By Philip P. Pan
Washington Post Foreign Service
Saturday, November 21, 2009
KIEV, UKRAINE -- One night at the height of the panic over what people here call the California flu, as 24-hour news stations tracked a rising death toll and politicians speculated about a mystery lung plague, Ukraine's prime minister rushed to the airport to greet a shipment of Tamiflu as if it were a foreign dignitary. Not to be outdone, the president, a bitter political foe, dispatched a top aide to meet the plane, too.
In neighboring Belarus, the government took an opposite tack, accusing drug companies of fanning hysteria over swine flu to boost profit. In Poland, the health minister is under fire for refusing to stock up on a vaccine, while doctors in Hungary are resisting orders to administer the shot. In Turkmenistan, the authorities have been accused of covering up an epidemic, with infectious-disease wards reportedly full and people being turned away.
As the pandemic H1N1 influenza surges with the onset of winter, the nations of Eastern Europe and the former Soviet Union appear particularly vulnerable to the deadly virus. Burdened with weak health-care systems, relatively inexperienced news media outlets and shaky governments that have little public trust, the region also seems ripe for panic and political strife over the flu.
The potential for trouble is already on display in Ukraine, where 1.5 million of its 46 million people have had diagnoses of flu and respiratory illnesses since the start of the outbreak and 356 have died, according to the government. The World Health Organization (WHO) suspects that most of the cases are swine flu, making Ukraine among the hardest-hit countries in Europe, including Russia, Bulgaria, Moldova and Poland.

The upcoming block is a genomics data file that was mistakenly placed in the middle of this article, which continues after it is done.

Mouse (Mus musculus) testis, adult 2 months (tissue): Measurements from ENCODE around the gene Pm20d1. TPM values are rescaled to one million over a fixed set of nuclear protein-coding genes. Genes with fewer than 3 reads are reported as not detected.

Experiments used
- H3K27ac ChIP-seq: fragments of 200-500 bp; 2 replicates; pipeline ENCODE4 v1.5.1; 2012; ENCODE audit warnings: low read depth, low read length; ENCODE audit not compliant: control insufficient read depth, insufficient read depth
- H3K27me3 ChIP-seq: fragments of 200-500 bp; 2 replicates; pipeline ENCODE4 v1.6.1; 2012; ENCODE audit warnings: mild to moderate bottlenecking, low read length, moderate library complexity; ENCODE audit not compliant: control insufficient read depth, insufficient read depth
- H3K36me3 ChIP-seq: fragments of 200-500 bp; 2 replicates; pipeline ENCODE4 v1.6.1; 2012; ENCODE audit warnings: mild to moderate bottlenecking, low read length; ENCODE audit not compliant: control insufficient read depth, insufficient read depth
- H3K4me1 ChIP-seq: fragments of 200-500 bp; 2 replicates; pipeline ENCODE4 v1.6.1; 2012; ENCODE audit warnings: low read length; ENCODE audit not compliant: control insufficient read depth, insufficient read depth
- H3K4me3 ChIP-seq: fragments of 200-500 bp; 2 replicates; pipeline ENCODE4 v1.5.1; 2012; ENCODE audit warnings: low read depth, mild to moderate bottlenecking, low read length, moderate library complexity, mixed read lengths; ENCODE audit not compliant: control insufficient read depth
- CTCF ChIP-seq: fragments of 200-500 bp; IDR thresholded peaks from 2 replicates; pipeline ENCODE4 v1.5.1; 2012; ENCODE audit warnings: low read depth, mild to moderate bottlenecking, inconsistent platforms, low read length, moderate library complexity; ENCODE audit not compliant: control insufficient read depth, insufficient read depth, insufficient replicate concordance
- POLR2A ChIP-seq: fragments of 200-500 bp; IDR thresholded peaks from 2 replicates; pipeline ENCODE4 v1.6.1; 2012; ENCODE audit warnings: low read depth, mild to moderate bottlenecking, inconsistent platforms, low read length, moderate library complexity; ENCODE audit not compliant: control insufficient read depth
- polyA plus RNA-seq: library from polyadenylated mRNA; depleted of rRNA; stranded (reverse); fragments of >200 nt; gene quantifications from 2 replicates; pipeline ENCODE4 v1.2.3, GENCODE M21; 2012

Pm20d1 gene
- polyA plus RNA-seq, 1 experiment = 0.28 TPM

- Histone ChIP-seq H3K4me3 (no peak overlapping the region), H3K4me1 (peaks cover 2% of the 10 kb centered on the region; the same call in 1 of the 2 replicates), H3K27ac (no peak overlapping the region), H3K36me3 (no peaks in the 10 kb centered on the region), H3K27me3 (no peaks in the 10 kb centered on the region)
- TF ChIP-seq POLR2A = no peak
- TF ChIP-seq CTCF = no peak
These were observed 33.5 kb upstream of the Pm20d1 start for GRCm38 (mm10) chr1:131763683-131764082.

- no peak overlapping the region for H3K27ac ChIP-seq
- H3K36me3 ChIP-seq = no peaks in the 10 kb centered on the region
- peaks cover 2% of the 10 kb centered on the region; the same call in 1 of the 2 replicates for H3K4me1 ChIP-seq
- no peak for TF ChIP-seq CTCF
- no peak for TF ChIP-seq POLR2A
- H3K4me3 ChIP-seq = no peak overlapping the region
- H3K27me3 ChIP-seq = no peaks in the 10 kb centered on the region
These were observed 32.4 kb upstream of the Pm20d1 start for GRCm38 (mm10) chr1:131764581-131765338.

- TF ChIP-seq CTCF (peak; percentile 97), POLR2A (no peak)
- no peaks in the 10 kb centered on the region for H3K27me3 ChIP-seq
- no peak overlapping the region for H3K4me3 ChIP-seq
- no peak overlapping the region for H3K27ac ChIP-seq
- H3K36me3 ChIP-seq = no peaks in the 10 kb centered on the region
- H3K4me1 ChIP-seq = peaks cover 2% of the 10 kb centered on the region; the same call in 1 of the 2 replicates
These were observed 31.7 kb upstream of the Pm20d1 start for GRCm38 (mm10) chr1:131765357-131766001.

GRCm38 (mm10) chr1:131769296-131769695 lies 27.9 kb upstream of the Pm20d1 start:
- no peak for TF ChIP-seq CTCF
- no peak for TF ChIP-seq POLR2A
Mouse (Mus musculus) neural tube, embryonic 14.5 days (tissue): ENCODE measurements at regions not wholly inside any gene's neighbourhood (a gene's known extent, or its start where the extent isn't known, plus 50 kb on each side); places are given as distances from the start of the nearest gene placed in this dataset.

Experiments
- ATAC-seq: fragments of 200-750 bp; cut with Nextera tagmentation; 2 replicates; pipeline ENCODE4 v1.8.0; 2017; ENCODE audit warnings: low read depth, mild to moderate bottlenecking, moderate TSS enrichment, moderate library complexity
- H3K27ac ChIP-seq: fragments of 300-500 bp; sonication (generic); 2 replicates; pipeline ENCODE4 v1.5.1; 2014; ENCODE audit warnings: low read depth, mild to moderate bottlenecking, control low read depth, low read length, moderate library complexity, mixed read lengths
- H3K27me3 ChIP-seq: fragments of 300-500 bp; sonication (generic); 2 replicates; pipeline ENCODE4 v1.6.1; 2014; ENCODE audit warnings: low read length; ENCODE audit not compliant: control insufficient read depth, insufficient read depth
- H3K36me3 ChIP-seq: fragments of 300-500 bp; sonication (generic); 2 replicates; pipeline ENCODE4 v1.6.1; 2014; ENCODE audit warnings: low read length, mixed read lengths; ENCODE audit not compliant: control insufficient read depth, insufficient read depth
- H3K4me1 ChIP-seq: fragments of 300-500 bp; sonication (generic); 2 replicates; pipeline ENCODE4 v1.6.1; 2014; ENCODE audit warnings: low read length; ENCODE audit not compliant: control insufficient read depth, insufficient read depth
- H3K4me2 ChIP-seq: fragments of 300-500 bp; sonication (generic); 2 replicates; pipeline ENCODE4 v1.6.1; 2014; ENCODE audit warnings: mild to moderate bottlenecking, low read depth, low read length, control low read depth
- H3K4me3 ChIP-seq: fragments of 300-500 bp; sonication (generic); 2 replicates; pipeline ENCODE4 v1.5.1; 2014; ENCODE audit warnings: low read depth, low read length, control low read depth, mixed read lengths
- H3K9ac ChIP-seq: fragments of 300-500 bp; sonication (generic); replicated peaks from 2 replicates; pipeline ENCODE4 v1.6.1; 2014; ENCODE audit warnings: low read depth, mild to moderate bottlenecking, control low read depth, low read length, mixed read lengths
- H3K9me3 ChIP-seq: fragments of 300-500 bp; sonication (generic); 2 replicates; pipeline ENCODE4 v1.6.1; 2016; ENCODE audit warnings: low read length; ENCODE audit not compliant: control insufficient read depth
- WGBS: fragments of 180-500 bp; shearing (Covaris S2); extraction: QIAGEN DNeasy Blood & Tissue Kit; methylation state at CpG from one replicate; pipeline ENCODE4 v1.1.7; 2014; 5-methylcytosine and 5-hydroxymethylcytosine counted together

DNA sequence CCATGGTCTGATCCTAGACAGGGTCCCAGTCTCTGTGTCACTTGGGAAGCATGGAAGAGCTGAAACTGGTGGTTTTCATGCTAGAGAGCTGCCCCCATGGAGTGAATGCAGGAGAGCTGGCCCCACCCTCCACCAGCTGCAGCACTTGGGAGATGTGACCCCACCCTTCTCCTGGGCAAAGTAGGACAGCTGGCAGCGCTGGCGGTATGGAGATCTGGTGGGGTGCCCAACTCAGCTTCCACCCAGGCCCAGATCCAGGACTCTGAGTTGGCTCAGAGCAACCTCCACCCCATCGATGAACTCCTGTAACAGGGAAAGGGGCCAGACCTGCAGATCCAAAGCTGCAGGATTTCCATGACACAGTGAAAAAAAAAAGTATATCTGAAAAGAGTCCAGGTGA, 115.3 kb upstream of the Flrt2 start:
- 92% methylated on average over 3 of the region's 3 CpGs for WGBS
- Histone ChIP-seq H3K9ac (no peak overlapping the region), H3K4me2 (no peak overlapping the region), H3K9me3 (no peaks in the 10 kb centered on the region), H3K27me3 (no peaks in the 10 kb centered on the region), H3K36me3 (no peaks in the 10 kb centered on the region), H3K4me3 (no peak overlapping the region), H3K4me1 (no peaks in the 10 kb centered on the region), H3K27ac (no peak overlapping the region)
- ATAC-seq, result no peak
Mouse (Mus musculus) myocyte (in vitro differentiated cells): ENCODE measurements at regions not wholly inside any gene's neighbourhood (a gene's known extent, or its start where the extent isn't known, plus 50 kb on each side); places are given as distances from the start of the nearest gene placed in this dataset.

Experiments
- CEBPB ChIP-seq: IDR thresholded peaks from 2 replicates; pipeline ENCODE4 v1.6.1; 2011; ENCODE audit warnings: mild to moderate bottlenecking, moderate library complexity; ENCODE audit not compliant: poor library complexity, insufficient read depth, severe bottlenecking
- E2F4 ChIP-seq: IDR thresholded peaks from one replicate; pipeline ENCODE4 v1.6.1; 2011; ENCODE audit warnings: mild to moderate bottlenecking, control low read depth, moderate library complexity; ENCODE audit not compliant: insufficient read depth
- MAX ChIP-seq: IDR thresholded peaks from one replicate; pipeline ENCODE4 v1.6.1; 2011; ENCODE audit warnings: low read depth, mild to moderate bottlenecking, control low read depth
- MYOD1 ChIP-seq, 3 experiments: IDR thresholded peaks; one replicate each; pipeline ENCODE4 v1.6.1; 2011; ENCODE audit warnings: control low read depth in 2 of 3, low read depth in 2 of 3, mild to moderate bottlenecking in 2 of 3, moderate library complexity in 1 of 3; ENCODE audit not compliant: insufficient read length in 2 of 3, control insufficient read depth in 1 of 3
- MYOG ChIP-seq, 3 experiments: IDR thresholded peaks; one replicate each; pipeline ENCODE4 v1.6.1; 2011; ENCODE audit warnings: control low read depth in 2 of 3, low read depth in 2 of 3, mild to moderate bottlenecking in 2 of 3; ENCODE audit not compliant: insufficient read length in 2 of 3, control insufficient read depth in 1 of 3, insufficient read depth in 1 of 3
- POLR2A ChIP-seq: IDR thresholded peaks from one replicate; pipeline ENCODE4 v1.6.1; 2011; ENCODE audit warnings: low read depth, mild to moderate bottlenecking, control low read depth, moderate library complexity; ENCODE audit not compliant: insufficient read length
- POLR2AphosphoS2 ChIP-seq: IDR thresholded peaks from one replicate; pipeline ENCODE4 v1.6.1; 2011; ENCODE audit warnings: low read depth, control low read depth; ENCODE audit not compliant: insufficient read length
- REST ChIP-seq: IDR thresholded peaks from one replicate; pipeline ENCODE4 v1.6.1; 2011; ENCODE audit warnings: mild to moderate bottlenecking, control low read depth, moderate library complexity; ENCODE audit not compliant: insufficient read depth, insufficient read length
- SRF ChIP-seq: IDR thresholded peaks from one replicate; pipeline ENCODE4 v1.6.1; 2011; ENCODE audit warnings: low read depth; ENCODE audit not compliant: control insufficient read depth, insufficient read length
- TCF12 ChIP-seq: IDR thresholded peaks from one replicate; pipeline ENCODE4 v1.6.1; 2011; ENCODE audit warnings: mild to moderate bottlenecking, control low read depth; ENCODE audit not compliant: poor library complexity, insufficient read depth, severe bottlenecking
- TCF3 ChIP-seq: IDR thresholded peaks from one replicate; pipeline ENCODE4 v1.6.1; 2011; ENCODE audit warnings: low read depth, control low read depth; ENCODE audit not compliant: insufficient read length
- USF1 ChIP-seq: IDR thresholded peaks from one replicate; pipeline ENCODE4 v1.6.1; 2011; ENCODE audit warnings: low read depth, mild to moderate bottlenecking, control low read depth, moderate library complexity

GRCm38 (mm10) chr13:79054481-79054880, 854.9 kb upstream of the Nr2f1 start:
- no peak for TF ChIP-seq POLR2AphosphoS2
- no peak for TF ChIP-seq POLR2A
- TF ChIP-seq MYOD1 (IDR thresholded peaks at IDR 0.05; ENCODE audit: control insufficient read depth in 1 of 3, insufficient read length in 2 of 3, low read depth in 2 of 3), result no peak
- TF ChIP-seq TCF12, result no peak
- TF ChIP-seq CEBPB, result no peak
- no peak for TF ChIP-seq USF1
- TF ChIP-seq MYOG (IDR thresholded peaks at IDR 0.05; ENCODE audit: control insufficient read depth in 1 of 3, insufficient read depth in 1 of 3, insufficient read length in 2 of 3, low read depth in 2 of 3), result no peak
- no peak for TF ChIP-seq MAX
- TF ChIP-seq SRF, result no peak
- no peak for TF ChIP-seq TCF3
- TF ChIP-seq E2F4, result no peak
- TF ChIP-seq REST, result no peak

More telling than the numbers, however, has been the widespread fear the virus has caused in Ukraine, and the outsize impact it has had on the nation's political landscape.
In the weeks since Prime Minister Yulia Tymoshenko announced measures against the spread of the flu -- shutting the nation's schools and banning public gatherings -- anxious residents have overwhelmed hospitals and pharmacies, buying up supplies of medicine, gauze masks and home remedies such as lemons and garlic. Rumors have proliferated that people are dying of a new, more lethal strain of the virus.
Semyon Gluzman, a psychiatrist and Soviet-era dissident in Kiev, said the fear was a rational response in a nation with a dysfunctional health-care system and a corrupt, ineffective government. Hopes soared in Ukraine after the mass pro-democracy demonstrations known as the Orange Revolution, he said, but the five years of political infighting since have undermined the public's faith in the nation's leaders and political institutions.
"What we're seeing is a normal, psychological reaction to the complete incompetence of the state authorities," he said. "People are scared, and they don't know who to trust anymore."
Ukraine's news media -- which gained new freedoms after the Orange Revolution -- have provided round-the-clock, often sensational coverage of the outbreak. The nation's leading politicians, meanwhile, are jockeying for advantage ahead of the January presidential election, accusing one another of exploiting the crisis by doing too much or endangering lives by doing too little.
President Viktor Yushchenko, running far behind in his reelection bid, accused the prime minister of failing to prepare for the outbreak, saying that she left the national flu center staffed with only one employee, put doctors in danger and allowed the H1N1 virus to mutate into a "more aggressive" strain. Aides floated the idea of postponing the election because of the outbreak.